The day before the race Chris and I did a self-guided Hatfield-McCoy driving tour and stopped at various sites of the feud. Since the course followed much of this same route, I saw what I was in for: massive hills to climb, and very steep drops to hold the brakes as I crested the top.  The course was marked with spray painted blue “hill-billy footprints” (their words, not mine) on the pavement so you wouldn’t get lost on the course. It was that remote.

The Race: First Half
This was by far the smallest marathon I had ever run. The race had about 510 runners, mainly 2/3 being full marathoners.  There was very little in terms of glitz and fanfare, and it was exactly my kind of race.  The race started on a cool foggy June morning in the parking lot of a grocery store; after the race director said a prayer  he let off a shotgun to start the race.It was a great start to the morning.  The air was really cool and crisp, lower humidity than I expected, and the temps were maybe in the low 60s.  Not ideal race temps but still very pleasant, it was almost like a training run.I resolved to start off slow and hold back, and overall I think I did a good job.  My first mile was 8:38 and the second was more like 8:20, and soon I kept that pace for a good portion of the first half.  I met some folks from Indiana and we chatted amiably; there was a great group of runners around us, everyone was friendly and chatty, no PR pressure since a BQ time wasn’t even possible because the course was not certified. Everyone wanted to ask where the other was from, runners were smiling, laughing and having a great time.  Lots of Marathon Maniacs and 50 State Club members were on the course, and those kind of participants mean that this is truly a race to run simply for the love of running.

The friendly folks from Indiana passed me eventually, as I was trying to stay slow.  The course was pretty uneventful in the beginning, you run on Route 119 where cars are passing, the course was never really closed off to traffic entirely, and eventually you get off the road to a more rural setting.  Lots of people sitting on their porches cheering us on with dogs barking in unison to our footfalls. We were TRULY in the South, but it was GREAT.  So many friendly people!  Beautiful scenery, lots of sparkling brooks and rivers, lots of hills, rocky cliffs and fields, just absolutely gorgeous.  You really did feel like this was God’s country. The air was so fresh and clean, it was such a nice respite from big city races.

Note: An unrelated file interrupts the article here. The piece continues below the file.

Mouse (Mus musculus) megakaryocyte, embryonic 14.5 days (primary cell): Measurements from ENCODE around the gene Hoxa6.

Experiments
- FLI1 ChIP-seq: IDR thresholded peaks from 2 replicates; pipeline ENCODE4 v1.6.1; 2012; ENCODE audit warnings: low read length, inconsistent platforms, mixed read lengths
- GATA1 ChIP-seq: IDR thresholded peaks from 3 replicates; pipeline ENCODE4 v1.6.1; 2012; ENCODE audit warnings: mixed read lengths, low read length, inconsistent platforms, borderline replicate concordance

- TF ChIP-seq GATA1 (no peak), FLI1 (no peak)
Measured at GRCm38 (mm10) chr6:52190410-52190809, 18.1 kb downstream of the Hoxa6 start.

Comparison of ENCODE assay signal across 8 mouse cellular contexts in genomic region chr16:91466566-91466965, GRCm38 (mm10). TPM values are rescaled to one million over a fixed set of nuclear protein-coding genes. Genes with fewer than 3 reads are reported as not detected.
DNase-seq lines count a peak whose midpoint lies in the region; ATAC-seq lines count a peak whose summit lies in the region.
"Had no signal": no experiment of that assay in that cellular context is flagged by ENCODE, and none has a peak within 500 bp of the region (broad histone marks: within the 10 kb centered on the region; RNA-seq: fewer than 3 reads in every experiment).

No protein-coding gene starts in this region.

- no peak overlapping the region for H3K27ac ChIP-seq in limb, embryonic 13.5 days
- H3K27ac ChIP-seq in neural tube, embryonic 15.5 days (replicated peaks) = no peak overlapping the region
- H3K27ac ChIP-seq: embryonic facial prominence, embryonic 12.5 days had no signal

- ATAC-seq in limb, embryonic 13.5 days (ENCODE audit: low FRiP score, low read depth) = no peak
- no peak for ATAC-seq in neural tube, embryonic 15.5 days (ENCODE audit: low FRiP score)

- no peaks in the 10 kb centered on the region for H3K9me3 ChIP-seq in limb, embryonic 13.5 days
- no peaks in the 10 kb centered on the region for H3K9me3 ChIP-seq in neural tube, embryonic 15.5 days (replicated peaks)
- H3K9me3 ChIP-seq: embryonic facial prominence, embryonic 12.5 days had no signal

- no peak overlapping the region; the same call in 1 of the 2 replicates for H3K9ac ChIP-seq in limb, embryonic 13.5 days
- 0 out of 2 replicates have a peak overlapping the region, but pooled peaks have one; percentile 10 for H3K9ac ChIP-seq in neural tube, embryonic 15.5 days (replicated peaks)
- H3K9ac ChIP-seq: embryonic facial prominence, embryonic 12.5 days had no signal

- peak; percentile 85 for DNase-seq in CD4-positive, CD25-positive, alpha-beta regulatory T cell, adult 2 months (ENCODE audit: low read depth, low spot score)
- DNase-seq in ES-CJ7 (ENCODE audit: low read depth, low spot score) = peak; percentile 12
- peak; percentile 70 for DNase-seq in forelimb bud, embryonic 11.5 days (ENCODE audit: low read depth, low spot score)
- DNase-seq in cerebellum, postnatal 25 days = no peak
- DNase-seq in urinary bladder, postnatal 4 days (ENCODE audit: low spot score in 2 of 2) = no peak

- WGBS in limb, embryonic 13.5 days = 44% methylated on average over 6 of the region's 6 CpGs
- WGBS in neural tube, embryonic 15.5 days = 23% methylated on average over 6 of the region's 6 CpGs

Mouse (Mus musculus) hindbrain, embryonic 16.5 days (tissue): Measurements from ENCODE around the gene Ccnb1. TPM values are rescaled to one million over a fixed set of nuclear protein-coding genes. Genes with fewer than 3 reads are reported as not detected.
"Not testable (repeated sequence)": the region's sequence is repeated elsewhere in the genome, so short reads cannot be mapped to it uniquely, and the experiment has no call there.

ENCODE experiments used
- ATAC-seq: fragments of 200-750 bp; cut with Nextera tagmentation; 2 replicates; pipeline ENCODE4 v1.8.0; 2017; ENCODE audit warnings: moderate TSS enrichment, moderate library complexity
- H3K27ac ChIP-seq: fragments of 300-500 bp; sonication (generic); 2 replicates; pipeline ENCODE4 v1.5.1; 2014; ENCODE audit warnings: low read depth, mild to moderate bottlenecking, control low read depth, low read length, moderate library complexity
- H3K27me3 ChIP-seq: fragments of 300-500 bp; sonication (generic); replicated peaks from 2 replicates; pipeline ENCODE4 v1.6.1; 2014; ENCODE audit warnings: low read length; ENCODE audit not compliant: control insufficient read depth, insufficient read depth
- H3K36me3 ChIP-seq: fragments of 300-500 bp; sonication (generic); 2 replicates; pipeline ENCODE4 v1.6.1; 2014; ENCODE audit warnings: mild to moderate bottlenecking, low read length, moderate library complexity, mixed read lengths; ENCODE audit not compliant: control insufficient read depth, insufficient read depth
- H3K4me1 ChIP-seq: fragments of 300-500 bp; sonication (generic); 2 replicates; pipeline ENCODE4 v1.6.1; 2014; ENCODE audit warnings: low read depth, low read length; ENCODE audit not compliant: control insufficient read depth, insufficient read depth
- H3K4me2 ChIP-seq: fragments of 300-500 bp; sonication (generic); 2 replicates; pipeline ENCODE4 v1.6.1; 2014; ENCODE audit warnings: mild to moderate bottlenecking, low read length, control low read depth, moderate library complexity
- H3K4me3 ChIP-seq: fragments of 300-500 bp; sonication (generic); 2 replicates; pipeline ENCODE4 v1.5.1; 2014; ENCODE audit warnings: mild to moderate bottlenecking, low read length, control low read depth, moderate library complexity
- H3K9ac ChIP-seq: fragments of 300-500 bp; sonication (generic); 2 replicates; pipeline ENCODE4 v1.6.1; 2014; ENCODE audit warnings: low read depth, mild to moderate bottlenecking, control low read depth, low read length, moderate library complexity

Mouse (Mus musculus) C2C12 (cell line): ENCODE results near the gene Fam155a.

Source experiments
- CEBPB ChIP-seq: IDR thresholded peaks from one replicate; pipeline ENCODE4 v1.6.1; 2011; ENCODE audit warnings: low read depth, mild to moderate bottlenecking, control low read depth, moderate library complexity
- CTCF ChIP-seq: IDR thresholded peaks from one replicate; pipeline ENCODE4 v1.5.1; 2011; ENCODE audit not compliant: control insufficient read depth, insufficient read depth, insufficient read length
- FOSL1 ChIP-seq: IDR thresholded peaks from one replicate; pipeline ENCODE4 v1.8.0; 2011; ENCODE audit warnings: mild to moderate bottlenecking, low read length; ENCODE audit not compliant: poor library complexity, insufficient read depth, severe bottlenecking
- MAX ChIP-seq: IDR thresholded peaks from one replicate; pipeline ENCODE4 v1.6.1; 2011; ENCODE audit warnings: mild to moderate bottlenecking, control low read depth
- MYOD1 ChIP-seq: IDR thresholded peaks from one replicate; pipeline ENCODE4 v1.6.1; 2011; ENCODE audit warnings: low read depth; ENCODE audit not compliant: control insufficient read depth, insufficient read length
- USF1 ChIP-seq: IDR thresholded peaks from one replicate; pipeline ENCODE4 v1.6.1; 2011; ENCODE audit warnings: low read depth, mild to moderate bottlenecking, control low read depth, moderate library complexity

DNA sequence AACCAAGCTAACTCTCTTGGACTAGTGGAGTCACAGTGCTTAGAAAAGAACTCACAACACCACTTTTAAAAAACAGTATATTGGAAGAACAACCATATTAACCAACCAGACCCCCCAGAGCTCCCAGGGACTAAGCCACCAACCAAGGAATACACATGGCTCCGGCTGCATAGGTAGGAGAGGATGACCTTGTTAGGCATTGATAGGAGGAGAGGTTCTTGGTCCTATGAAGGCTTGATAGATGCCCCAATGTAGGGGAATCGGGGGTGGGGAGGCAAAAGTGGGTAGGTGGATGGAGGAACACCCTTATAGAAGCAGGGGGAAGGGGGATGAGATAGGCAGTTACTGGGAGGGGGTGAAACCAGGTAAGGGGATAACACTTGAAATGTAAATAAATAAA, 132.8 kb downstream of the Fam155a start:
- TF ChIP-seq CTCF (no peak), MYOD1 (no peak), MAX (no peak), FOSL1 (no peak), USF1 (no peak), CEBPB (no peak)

The waterstops were plentiful to the point where I couldn’t drink at every stop or my stomach would have burst, but it was wonderful.  They always had water, ice and gatorade, and there was one stop for every single mile.  Some stops were even themed for the Hatfield and McCoy feud, which really brought out a laugh or two.  EVERYONE was encouraging, sweet and couldn’t be friendlier.  I grew to love the south REAL fast!

By the time I got to the Blackberry Mountain hill, I knew it was serious.  I pretty much just kept quiet and marched up it, never once walking, and I even passed the people from Indiana.  Being from hilly Pennsylvania has its advantages!   I got to the top and managed to hit Mile 7 in maybe an hour and change.  It was tough but definitely not impossible.  Once you get to the top there is a 900 foot elevation drop and it is SCARY steep.  You really, really need to put the brakes on your speed or risk toppling on your face.  And it was LONG.  I felt like we went downhill forever!

I ended up running the rest of the half portion with a nice first-timer from Kentucky.  He did well, and marveled at how anyone could run 26.2 miles.  He was really friendly and made me feel “fast”, LOL.  I showed him some points along the course that my husband and I drove on the day before, you pass many points that marked the feud between the two families.  I also got to see several Shetland ponies that people put out alongside the course for us.  It was really neat, just so rural and pretty, and unlike any race I ever ran.

The finish line for the half was in a very small historic mining town in Matewan, West Va.  This town is somewhat small, and there were just a handful of spectators, but ALL of them had smiles and cheers for us.  This race was nothing like anything I had ever run, expect maybe Harrisburg (that course was just as sparse, but could not even compare in beauty).  I said goodbye and congrats to my running friend from Kentucky as he ran through the finish chute for the half marathoners and I moved on.

The Second Half

I am not kidding when I say I pretty much ran the rest of the race alone.  It was like a training run.  I passed several people and we sort of nodded and cheered eachother on, but it was starting to get warm and the sun had burned away any of the lingering humidity.  The shade was sparser and it got a little tougher, but I felt like I still had some fuel in the tank.